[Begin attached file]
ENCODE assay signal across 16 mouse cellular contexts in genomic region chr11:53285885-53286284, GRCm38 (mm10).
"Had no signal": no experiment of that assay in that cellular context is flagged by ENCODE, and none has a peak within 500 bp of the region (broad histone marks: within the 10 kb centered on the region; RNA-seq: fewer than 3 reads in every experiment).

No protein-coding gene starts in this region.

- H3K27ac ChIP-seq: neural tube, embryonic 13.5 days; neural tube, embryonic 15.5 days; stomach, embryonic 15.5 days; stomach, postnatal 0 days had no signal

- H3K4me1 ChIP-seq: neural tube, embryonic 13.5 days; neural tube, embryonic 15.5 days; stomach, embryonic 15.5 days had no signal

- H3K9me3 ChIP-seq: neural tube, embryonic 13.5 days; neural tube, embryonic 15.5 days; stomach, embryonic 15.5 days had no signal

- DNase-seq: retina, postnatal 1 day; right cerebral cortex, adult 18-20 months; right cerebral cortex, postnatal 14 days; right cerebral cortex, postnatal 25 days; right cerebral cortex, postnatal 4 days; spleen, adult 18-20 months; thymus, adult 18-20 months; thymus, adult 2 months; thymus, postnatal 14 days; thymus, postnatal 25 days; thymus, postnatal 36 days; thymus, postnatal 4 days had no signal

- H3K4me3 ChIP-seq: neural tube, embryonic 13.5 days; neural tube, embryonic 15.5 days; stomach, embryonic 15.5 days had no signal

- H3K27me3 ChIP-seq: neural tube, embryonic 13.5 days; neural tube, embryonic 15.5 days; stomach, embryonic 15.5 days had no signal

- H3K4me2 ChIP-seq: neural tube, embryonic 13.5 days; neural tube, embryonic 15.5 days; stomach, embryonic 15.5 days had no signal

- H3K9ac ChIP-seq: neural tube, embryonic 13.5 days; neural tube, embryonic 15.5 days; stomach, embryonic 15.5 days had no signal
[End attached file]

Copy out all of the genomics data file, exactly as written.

ENCODE assay signal across 16 mouse cellular contexts in genomic region chr11:53285885-53286284, GRCm38 (mm10).
"Had no signal": no experiment of that assay in that cellular context is flagged by ENCODE, and none has a peak within 500 bp of the region (broad histone marks: within the 10 kb centered on the region; RNA-seq: fewer than 3 reads in every experiment).

No protein-coding gene starts in this region.

- H3K27ac ChIP-seq: neural tube, embryonic 13.5 days; neural tube, embryonic 15.5 days; stomach, embryonic 15.5 days; stomach, postnatal 0 days had no signal

- H3K4me1 ChIP-seq: neural tube, embryonic 13.5 days; neural tube, embryonic 15.5 days; stomach, embryonic 15.5 days had no signal

- H3K9me3 ChIP-seq: neural tube, embryonic 13.5 days; neural tube, embryonic 15.5 days; stomach, embryonic 15.5 days had no signal

- DNase-seq: retina, postnatal 1 day; right cerebral cortex, adult 18-20 months; right cerebral cortex, postnatal 14 days; right cerebral cortex, postnatal 25 days; right cerebral cortex, postnatal 4 days; spleen, adult 18-20 months; thymus, adult 18-20 months; thymus, adult 2 months; thymus, postnatal 14 days; thymus, postnatal 25 days; thymus, postnatal 36 days; thymus, postnatal 4 days had no signal

- H3K4me3 ChIP-seq: neural tube, embryonic 13.5 days; neural tube, embryonic 15.5 days; stomach, embryonic 15.5 days had no signal

- H3K27me3 ChIP-seq: neural tube, embryonic 13.5 days; neural tube, embryonic 15.5 days; stomach, embryonic 15.5 days had no signal

- H3K4me2 ChIP-seq: neural tube, embryonic 13.5 days; neural tube, embryonic 15.5 days; stomach, embryonic 15.5 days had no signal

- H3K9ac ChIP-seq: neural tube, embryonic 13.5 days; neural tube, embryonic 15.5 days; stomach, embryonic 15.5 days had no signal